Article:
Galloway, A. P. and Henry, M. "Relationship between social connectedness and spirituality and depression and perceived health status of rural residents." Online Journal of Rural Nursing and Health Care 14, no. 2 (2014): 43-79. [(Abstract:) PURPOSE: A number of factors impact an individual’s health, including the social, economic and physical environments surrounding the individual, as well as their personal characteristics and behaviors (World Health Organization, 2012a; United States Health and Human Services, 2011). Social factors, such as social norms, social support, and social interactions are known to have a strong impact on health, but are often omitted when looking at the overall health of an individual. Rural residents are vulnerable to poorer health outcomes because they often lack needed resources and have other risk factors for developing adverse physical and mental health outcomes. Lack of social resources in rural areas may lead to social isolation, which may contribute to poorer health outcomes observed in some of these residents. Little is known, however about the relationship of social determinants of health in rural residents and overall health outcomes. Therefore, the purpose of this research was to examine the relationships between 2 social determinants of health, social connectedness and spirituality, on the level of self-reported depression and perceived health in a rural population. SAMPLE: A convenience sample of rural residents in a western Colorado county. METHOD: Self-reported survey data collection with hierarchical multiple regression analyses. FINDINGS: The more socially connected a person felt, the better they perceived themselves as physically and mentally healthy. Additionally, the more socially connected the individual felt the less depressive symptoms they reported. Spiritual perspective was not found to correlate significantly with either self-reported depression or perceived health. CONCLUSION: We found that social connectedness is an important factor in the overall well-being of rural residents in this small convenience sample. This has significant implications for assessment of the health needs of rural residents and raises awareness of the need to provide opportunities for residents to become more socially active.] [This article is available freely online from the publisher.]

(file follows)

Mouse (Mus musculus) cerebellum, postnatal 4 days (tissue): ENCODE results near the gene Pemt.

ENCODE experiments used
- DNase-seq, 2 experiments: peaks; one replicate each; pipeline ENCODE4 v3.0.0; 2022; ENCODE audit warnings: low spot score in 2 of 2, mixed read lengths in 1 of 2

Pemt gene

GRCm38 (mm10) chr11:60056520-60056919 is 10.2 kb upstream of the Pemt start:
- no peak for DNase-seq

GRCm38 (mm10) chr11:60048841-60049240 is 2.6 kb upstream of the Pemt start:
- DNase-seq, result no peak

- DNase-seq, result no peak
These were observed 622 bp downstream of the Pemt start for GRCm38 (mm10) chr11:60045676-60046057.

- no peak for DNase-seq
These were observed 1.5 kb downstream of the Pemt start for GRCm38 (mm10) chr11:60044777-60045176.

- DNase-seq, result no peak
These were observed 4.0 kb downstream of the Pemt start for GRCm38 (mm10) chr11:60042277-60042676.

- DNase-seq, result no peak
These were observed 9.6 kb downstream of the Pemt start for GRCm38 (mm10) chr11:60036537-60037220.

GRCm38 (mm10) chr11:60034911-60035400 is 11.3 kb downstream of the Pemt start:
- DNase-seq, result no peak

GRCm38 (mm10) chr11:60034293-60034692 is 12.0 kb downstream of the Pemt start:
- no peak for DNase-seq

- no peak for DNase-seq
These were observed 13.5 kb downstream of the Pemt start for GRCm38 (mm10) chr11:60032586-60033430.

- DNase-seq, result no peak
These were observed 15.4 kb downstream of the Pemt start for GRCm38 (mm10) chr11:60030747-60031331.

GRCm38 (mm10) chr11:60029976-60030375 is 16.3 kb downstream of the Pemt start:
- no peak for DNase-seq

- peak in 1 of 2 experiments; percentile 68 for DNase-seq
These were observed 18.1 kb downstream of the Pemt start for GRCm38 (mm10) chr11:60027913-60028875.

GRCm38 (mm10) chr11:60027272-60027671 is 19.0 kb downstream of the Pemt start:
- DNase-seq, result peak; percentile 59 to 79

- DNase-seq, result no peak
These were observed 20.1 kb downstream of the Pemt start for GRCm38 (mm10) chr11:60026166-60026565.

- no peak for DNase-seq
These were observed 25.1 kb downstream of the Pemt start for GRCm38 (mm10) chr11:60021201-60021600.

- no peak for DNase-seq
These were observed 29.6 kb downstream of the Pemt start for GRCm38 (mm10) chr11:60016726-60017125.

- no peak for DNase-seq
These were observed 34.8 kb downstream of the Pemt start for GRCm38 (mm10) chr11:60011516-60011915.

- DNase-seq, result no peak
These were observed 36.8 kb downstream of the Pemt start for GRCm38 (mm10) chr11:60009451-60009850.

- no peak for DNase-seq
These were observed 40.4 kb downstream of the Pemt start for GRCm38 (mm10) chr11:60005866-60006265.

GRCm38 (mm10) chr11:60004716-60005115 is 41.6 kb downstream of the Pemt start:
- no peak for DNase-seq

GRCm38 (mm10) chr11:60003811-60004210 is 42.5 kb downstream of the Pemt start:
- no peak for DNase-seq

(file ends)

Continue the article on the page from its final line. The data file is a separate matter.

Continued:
Shields, M., Kestenbaum, A. and Dunn, L. B. "Spiritual AIM and the work of the chaplain: a model for assessing spiritual needs and outcomes in relationship." Palliative and Supportive Care 13, no. 1 (February 2015): 75-89. [(Abstract:) OBJECTIVE: Distinguishing the unique contributions and roles of chaplains as members of healthcare teams requires the fundamental step of articulating and critically evaluating conceptual models that guide practice. However, there is a paucity of well-described spiritual assessment models. Even fewer of the extant models prescribe interventions and describe desired outcomes corresponding to spiritual assessments. METHOD: This article describes the development, theoretical underpinnings, and key components of one model, called the Spiritual Assessment and Intervention Model (Spiritual AIM). Three cases are presented that illustrate Spiritual AIM in practice. Spiritual AIM was developed over the past 20 years to address the limitations of existing models. The model evolved based in part on observing how different people respond to a health crisis and what kinds of spiritual needs appear to emerge most prominently during a health crisis. RESULTS: Spiritual AIM provides a conceptual framework for the chaplain to diagnose an individual's primary unmet spiritual need, devise and implement a plan for addressing this need through embodiment/relationship, and articulate and evaluate the desired and actual outcome of the intervention. Spiritual AIM's multidisciplinary theory is consistent with the goals of professional chaplaincy training and practice, which emphasize the integration of theology, recognition of interpersonal dynamics, cultural humility and competence, ethics, and theories of human development. SIGNIFICANCE OF RESULTS: Further conceptual and empirical work is needed to systematically refine, evaluate, and disseminate well-articulated spiritual assessment models such as Spiritual AIM. This foundational work is vital to advancing chaplaincy as a theoretically grounded and empirically rigorous healthcare profession.]